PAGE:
DALLAS – You can rent an apartment, a car or a DVD. Now add college textbooks to the list expensive items that people are renting because they are short on cash or looking for a better deal.
Students at the University of Texas at Arlington and the University of North Texas can lease some textbooks through their campus bookstore, while others can find deals through a growing number of online rental sites _ think Netflix for English lit and calculus.
Meanwhile, a few professors and colleges are experimenting with free online textbooks.
There’s good reason for the demand. College students can expect to shell out more than $1,000 on textbooks over the academic year, according to the Southern Regional Education Board. While that’s still a fraction of tuition and fees, the high cost prompts plenty of gripes.
“It comes to a point where you feel like you have to take out a separate loan just for your textbooks,” said Branden Scott, a sophomore at UNT.
Scott rented a $70 textbook for his English class through UNT’s bookstore. The price for a semester-long rental: about $25.
“I was in a rush to get my textbooks for the cheapest prices I could,” he said.
UNT and UTA were among seven colleges nationally to offer textbook rentals this fall through their bookstores, which are managed by Follett Higher Education Group. This month, the program will expand to 22 colleges across the country.
In general, a $100 new textbook rents for $42.50 per semester. Students must be at least 18, provide a credit card and sign a contract agreeing to return the materials on time. Otherwise, they’re charged 75 percent of the new book price, plus a 7.5 percent processing fee. Users can highlight and write in the books, but they must be returned in good condition.
At UTA, just over 4,000 students rented more than 6,000 books this fall, said Bill Coulter, the campus bookstore manager. “It went well. Everybody’s happy with it,” he said.
Internet startups are jumping on the rental bandwagon, too. A California-based company called Chegg lets students order textbooks online and then ships via UPS. The four-year-old company has rented more than 1.5 million textbooks this year.
So many sites have popped up it’s hard to keep them straight: bookrenter.com, cam pusbookrentals.com and textbookrentals.com.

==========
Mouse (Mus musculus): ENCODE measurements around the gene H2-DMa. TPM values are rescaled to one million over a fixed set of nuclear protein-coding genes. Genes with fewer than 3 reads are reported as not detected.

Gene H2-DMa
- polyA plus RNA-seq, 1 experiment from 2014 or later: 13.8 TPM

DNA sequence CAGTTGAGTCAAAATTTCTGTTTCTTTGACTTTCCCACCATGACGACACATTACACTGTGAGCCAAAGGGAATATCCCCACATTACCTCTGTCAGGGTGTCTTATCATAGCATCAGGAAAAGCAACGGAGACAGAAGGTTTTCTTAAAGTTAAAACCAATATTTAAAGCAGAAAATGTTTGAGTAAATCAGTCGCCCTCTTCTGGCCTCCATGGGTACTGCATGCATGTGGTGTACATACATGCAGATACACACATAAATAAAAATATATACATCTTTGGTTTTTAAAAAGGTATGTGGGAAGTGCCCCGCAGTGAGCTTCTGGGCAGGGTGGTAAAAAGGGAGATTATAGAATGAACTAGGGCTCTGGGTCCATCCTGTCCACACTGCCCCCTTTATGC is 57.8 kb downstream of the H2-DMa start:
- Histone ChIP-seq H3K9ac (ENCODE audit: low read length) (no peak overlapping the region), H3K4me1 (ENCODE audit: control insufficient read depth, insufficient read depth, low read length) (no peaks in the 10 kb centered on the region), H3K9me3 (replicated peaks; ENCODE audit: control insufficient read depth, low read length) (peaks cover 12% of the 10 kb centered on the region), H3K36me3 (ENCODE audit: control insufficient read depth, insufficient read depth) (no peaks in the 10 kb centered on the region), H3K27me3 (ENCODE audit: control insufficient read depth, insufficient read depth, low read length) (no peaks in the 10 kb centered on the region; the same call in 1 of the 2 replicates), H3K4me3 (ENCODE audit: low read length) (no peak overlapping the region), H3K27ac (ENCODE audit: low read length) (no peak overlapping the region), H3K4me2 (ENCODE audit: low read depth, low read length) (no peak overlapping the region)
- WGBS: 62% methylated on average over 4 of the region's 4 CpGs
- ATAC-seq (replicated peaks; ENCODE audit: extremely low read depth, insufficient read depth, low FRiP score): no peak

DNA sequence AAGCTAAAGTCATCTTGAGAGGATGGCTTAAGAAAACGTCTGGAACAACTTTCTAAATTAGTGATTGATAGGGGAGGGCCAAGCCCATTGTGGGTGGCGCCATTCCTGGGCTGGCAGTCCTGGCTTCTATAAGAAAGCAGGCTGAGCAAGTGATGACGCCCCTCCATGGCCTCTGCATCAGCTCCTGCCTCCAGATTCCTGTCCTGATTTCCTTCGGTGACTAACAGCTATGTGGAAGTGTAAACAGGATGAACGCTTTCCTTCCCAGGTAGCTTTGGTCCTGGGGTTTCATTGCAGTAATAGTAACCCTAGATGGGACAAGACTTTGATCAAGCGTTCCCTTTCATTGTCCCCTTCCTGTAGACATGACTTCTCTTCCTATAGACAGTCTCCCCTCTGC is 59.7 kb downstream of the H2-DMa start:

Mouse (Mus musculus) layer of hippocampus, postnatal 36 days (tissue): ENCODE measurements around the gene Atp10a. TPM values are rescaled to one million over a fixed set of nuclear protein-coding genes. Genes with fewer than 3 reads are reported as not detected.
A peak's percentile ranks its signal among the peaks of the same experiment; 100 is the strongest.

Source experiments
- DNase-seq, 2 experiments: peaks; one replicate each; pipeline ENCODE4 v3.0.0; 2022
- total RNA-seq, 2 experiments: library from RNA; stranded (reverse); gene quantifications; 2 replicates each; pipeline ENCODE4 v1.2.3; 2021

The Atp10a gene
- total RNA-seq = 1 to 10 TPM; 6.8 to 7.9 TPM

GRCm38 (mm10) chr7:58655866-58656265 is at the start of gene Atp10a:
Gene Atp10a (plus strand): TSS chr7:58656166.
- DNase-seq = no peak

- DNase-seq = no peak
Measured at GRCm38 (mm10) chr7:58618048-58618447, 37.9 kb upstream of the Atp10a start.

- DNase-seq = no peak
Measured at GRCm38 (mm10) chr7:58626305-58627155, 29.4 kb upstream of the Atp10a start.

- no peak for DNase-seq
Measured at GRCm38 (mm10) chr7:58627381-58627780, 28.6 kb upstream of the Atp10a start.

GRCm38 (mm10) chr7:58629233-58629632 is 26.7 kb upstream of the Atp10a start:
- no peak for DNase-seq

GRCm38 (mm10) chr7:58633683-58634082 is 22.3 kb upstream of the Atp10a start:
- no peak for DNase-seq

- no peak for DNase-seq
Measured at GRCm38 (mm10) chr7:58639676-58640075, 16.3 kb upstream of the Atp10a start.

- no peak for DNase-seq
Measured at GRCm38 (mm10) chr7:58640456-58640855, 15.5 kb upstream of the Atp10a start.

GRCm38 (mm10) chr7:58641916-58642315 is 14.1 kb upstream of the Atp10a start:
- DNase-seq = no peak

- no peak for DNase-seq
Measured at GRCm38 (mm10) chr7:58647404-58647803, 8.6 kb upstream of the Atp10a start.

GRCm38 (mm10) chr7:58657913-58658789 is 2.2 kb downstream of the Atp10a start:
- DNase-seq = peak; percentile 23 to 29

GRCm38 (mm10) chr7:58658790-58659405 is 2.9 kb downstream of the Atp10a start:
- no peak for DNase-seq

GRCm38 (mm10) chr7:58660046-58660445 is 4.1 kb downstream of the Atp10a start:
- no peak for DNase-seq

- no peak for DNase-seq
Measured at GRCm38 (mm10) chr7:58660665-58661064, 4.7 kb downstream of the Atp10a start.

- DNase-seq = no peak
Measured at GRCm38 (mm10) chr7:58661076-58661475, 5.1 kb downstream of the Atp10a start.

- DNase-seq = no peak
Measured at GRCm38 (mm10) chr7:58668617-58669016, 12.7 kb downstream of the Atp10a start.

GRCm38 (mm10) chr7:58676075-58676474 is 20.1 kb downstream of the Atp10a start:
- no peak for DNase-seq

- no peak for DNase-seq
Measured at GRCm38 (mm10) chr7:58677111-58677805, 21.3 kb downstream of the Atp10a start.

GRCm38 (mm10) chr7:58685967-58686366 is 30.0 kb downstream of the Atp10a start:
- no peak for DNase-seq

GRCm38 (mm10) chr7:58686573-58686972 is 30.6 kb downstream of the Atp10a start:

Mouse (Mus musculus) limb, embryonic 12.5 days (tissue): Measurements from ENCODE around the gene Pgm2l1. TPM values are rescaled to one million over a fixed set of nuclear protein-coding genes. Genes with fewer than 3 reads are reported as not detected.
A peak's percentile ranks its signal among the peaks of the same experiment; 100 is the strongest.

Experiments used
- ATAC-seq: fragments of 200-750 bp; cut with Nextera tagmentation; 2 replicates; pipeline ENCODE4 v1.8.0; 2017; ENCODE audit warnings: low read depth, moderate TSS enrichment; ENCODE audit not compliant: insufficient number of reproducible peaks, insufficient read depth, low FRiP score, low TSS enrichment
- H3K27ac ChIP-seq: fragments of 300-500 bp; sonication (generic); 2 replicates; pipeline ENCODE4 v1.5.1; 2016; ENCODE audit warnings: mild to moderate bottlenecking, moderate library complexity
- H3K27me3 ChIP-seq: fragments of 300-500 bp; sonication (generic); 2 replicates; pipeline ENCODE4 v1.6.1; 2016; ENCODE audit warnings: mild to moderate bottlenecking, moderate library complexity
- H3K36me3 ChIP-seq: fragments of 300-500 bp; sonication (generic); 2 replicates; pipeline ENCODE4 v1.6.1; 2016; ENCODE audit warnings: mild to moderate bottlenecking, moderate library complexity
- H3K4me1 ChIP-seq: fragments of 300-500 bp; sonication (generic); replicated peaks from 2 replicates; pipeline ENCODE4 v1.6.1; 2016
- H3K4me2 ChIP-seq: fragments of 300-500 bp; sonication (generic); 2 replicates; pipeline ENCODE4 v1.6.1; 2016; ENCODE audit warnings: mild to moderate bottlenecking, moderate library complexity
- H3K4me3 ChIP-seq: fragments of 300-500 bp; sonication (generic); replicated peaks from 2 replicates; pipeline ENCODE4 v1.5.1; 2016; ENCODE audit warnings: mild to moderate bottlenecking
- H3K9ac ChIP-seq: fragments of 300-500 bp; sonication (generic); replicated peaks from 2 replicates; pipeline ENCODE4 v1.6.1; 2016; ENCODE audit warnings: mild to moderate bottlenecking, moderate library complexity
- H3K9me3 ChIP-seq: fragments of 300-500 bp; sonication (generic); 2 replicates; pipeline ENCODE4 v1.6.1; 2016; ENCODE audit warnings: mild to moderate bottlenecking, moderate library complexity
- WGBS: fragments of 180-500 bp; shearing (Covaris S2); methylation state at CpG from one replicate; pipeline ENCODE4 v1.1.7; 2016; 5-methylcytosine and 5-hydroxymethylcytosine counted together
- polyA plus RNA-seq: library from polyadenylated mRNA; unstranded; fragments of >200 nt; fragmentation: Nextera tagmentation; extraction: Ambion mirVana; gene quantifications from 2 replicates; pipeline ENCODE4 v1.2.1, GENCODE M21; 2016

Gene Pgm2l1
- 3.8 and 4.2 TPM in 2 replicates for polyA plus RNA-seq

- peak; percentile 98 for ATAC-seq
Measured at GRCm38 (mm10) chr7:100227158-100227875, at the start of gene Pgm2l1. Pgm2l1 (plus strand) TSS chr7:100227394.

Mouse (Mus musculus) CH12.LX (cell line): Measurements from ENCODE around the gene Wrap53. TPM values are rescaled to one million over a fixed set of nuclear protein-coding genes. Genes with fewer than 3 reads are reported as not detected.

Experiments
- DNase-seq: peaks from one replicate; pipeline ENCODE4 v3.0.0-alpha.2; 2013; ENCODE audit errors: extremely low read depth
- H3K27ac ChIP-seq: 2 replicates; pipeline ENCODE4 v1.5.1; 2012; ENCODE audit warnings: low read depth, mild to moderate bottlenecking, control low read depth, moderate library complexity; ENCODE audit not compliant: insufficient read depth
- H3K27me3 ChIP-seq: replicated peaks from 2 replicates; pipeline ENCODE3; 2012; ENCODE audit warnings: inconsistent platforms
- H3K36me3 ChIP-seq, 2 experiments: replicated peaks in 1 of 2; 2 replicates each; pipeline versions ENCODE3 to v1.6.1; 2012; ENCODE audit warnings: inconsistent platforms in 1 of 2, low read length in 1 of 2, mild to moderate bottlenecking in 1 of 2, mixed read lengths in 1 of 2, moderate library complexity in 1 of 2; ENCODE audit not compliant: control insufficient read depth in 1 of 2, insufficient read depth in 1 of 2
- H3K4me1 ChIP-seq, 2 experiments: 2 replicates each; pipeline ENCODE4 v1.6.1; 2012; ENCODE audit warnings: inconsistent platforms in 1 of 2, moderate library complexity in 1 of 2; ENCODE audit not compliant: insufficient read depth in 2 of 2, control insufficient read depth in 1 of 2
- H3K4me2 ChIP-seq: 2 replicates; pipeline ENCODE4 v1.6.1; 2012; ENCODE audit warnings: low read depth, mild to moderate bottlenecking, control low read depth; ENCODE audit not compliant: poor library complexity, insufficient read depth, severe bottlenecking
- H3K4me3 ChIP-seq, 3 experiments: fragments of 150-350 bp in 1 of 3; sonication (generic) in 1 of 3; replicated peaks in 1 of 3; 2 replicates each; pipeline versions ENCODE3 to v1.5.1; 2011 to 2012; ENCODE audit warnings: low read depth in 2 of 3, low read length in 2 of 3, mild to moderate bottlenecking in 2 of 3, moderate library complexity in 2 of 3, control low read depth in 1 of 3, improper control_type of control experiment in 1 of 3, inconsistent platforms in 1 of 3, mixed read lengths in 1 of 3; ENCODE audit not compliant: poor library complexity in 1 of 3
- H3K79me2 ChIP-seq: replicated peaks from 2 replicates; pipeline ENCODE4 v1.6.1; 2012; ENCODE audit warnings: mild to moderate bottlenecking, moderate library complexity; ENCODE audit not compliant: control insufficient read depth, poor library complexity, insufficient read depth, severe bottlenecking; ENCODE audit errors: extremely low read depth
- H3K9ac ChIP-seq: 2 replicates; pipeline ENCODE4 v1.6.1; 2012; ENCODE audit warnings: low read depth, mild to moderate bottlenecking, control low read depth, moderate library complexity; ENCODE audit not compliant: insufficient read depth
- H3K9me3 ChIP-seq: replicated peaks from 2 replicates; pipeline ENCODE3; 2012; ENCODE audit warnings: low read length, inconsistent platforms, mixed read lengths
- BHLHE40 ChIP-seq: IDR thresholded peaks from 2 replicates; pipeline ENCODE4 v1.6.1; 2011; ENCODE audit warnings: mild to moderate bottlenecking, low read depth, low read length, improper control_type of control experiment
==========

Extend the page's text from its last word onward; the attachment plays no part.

Not every textbook can be rented. Experts say books need to have a decent shelf life so they can be rented several times. A bookstore won’t recoup its costs if the fourth edition of a book is quickly replaced by the fifth. A 2005 federal study reported that publishers revise textbooks every three or four years.
Nor does renting always make sense. Students who need their books beyond one semester class are better off buying. If a student needs a book immediately, waiting for books from Amazon.com and half.com might not be possible.
Consumer advocates say textbook rental programs help by offering more choices. But it shouldn’t stop there.
“We think that open-source textbooks are the ultimate solution,” said Nicole Allen, textbook advocate for the Student Public Interest Research Groups, a coalition of student consumer organizations.
Allen cited a company called Flat World Knowledge, which publishes about a dozen business e-textbooks, with more titles in the works. Students can read the books online for free or buy a printed version (ranging from about $20 for a print-it-yourself copy to $60 for a soft-cover color copy).
At Cedar Valley College in Lancaster, Texas, students taking Introduction to Business all use the same e-text from Flat World. Professor Diane Minger said she likes the book, and not just because it’s easy on students’ checkbooks.
“I found the book to be extremely thorough, covering material in much greater depth and detail than current books on the market,” she said. “So far, I’m getting good comments from students.”
Still, experts say don’t expect e-books to replace printed books any time soon. Even though young people today are more likely to download music rather than buy a CD, or to get their news online, StudentPIRGS found that most would still rather buy a low-cost textbook than read one free online.
Scott, the UNT sophomore, said he’d actually prefer digital textbooks. “I don’t think a lot of students in this day really do care whether or not it’s physically in print or if you just have to access a Web site,” he said. “Both are just as convenient.”
And while he had a good experience renting, Scott found one major downside.
“I’m a little sad I have to return it, because I enjoyed a lot of the stories in it.”